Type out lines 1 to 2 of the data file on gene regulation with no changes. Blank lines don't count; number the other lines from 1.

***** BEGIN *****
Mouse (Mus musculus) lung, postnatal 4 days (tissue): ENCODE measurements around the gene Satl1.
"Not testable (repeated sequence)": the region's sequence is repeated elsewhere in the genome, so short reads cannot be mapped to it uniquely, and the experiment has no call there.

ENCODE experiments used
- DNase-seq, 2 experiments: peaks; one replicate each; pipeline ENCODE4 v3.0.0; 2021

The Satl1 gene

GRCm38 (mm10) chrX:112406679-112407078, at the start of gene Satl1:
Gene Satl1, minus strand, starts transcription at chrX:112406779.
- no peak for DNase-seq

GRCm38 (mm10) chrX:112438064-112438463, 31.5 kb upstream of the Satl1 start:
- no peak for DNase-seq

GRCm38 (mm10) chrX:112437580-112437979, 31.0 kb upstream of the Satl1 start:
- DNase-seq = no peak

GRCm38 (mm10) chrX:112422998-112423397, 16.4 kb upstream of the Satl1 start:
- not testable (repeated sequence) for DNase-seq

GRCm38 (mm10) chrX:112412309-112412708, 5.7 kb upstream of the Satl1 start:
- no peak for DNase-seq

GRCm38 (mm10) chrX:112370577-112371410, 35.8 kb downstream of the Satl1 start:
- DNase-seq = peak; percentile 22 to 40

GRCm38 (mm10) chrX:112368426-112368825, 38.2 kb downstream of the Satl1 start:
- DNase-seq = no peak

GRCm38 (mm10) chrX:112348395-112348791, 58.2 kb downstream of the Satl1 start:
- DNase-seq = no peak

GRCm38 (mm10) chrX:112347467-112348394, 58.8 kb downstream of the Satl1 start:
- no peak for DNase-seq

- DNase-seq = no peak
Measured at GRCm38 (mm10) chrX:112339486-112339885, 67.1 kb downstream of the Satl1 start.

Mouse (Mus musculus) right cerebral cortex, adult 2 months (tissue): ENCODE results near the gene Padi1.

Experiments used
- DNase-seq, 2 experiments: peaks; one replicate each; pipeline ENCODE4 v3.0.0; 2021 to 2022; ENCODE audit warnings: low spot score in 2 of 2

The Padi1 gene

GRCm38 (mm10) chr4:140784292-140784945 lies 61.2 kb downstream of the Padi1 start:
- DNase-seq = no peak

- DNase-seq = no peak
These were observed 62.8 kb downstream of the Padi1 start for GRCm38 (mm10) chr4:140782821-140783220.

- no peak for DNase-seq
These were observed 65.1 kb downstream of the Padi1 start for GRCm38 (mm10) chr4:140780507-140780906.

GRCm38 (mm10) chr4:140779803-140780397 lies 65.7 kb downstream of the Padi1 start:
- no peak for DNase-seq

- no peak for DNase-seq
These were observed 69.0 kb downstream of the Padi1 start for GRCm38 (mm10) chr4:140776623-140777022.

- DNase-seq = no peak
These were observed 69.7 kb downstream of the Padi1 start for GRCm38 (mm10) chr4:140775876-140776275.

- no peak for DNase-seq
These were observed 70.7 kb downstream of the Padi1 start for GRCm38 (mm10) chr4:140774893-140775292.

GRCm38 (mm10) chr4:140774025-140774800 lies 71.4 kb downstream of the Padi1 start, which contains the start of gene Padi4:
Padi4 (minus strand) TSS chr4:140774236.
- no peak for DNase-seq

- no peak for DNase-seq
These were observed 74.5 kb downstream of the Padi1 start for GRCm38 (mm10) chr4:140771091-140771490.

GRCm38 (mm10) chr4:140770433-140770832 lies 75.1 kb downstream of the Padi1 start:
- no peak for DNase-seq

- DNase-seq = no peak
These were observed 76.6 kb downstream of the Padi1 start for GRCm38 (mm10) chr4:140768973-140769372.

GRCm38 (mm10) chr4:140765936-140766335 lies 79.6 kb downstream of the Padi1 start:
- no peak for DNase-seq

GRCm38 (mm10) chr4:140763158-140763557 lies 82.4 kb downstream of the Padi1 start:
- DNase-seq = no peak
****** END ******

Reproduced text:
Mouse (Mus musculus) lung, postnatal 4 days (tissue): ENCODE measurements around the gene Satl1.
"Not testable (repeated sequence)": the region's sequence is repeated elsewhere in the genome, so short reads cannot be mapped to it uniquely, and the experiment has no call there.